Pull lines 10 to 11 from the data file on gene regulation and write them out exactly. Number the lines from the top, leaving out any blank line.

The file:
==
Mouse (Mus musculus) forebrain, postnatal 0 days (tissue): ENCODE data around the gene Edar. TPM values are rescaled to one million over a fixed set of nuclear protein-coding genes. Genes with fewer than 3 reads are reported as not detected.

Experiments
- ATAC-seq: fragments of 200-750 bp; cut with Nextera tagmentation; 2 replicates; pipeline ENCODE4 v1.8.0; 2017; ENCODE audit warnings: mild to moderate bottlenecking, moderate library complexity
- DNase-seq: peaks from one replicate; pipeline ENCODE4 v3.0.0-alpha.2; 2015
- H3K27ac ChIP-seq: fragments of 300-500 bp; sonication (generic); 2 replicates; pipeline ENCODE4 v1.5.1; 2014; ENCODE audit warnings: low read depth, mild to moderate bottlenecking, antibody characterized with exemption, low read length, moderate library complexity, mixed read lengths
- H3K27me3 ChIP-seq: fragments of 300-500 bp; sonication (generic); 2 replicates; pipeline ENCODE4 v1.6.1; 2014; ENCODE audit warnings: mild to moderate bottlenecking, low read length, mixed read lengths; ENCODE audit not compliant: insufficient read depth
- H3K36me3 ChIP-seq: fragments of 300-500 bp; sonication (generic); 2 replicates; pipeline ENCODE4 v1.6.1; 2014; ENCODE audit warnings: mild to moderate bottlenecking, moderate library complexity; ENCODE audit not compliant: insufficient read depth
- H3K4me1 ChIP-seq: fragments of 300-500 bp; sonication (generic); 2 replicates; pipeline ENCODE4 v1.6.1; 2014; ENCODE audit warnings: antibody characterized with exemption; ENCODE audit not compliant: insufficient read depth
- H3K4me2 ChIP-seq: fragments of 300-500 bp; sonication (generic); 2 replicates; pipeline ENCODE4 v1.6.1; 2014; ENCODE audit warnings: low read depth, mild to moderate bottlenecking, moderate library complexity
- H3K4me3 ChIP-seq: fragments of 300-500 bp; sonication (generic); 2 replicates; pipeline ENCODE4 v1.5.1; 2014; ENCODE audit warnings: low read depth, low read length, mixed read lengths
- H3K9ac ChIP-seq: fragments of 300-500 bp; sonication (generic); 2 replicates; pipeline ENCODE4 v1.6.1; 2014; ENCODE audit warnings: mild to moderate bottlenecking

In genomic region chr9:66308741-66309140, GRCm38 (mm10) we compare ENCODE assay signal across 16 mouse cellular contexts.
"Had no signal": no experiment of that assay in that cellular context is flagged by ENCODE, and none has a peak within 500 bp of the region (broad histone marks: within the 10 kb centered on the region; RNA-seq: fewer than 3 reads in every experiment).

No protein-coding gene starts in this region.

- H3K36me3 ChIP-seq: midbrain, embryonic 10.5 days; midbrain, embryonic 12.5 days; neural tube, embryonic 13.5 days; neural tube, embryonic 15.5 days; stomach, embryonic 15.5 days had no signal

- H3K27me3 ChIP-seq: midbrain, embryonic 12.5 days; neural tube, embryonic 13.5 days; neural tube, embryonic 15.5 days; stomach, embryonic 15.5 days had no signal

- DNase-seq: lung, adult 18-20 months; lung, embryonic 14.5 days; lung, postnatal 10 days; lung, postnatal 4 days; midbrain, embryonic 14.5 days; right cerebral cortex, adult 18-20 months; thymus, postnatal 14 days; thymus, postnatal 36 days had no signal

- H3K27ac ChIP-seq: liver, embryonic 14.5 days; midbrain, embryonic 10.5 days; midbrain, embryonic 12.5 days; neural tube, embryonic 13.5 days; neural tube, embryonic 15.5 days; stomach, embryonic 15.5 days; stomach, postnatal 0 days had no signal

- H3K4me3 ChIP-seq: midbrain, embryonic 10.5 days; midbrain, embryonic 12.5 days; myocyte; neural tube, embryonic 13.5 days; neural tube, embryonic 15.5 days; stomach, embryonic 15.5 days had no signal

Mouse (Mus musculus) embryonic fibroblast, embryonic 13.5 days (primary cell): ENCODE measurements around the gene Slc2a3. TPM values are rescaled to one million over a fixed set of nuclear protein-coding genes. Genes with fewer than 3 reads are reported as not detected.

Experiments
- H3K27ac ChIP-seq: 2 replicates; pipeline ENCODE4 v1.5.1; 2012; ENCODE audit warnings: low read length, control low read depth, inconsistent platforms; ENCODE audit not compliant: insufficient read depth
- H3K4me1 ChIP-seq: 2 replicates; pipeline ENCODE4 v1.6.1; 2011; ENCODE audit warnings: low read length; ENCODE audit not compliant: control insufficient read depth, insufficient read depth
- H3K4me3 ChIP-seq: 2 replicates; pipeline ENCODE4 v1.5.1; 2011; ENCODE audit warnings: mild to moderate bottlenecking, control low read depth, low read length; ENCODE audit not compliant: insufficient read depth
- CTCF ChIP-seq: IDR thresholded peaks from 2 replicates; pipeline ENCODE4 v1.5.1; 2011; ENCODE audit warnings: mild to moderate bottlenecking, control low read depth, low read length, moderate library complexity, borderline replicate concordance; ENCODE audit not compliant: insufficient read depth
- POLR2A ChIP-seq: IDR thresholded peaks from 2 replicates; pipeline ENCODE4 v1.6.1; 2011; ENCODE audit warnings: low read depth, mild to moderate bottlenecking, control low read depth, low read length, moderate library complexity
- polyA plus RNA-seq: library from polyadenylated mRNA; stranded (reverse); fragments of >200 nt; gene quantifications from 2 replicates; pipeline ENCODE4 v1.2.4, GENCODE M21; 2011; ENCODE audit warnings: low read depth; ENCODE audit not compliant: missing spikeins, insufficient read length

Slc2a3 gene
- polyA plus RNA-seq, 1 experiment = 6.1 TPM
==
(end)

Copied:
- H3K4me3 ChIP-seq: fragments of 300-500 bp; sonication (generic); 2 replicates; pipeline ENCODE4 v1.5.1; 2014; ENCODE audit warnings: low read depth, low read length, mixed read lengths
- H3K9ac ChIP-seq: fragments of 300-500 bp; sonication (generic); 2 replicates; pipeline ENCODE4 v1.6.1; 2014; ENCODE audit warnings: mild to moderate bottlenecking